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creeperton

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« on: April 04, 2013, 11:26:57 pm »
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« Last Edit: November 16, 2015, 01:27:30 am by creeperton »

PhOeNiX

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Re: PSX VRAM
« Reply #1 on: April 05, 2013, 06:31:48 pm »
PSX VRAM is a 1MB 1024x512 raw image at BGR555 (16 bit). You can just dump the VRAM with pSX and then view it with psxvram by agemo or tile molester. The right-hand side of the VRAM is used to store textures to be loaded in the screen buffer on the left. Such textures can be either in 4bpp or 8bbp format, so you should change encoding for a correct visualization. At the bottom left side you can see the palettes of every 4bpp/8bpp texture stored on the right side. Such palettes are in BGR555 format too.

To get the offset of a particular coordinate in VRAM, let's say x,y, it is just y*2048 +x*2 (2 bytes per pixel, 1024 pixels per row). Note that PSX does not store images by tiles.

creeperton

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« Reply #2 on: April 06, 2013, 12:43:03 am »
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« Last Edit: November 16, 2015, 01:27:25 am by creeperton »

PhOeNiX

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Re: PSX VRAM
« Reply #3 on: April 06, 2013, 04:15:12 am »
If they are not compressed, it is simply a matter of copying a portion of hex bytes of your texture (either 4bpp or 8bpp) from VRAM and serching for it over the whole ISO. Let's say you fnd a match at offset
0xA456FE5 of your ISO. Since a PSX ISO is segmented in sectors of 2352 bytes in size, simply convert 0xA456FE5 in decimal and divide by 2352 -> 172322789 / 2352 = 73266: this is the LBA (logical block address) in which a part of one and only one file of your iso is stored. In other words, open up your iso with cdmage and search for a file whose starting LBA is less or equal to 73266 and its ending LBA is greater or equal to 73266. This is the file you are searching for.

Vehek

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Re: PSX VRAM
« Reply #4 on: April 06, 2013, 04:55:08 am »
Note that since Playstation VRAM is stored in rows, each row's pixels will be far apart from the previous row (the 2048 byte-distance mentioned above). So just grabbing a giant chunk of data starting from the desired offset won't work; it'll have the pixels of the same row from other images mixed in. If you want to search for multiple rows of a single image, you need to gather the rows of the particular image individually. (That was probably poorly worded.)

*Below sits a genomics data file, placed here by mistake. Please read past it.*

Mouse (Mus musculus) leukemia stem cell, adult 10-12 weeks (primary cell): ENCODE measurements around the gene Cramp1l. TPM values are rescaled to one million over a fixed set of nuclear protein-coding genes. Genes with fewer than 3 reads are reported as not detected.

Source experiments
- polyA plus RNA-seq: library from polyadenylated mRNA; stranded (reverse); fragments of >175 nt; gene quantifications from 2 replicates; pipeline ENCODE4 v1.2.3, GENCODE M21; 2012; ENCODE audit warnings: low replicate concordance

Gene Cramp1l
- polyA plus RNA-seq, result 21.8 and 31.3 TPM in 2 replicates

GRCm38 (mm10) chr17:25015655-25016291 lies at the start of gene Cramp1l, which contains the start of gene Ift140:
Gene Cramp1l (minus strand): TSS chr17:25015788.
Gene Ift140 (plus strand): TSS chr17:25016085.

PhOeNiX

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Re: PSX VRAM
« Reply #5 on: April 06, 2013, 06:30:10 am »
For his needings, i think copying only a bunch of hex values of any row would suffice.

Gemini

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Re: PSX VRAM
« Reply #6 on: April 06, 2013, 08:27:06 am »
Copying a scanline (or part of it) is not exactly the best method for locating the source image. The bit blit DMA gives access to quite a wide range of possible scanline widths, especially if the transfer was optimized in order to take advantage of packet size and combines (or subdivides) multiple pictures. Best solution I can think: locate LoadImage and trace where the data is coming from in RAM, then perform a search.
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PhOeNiX

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Re: PSX VRAM
« Reply #7 on: April 06, 2013, 10:37:22 am »
Quote
How could this be done, for people who don't know MIPS?

Gemini

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Re: PSX VRAM
« Reply #8 on: April 06, 2013, 11:46:42 am »
You don't need to know MIPS for understanding hex values.
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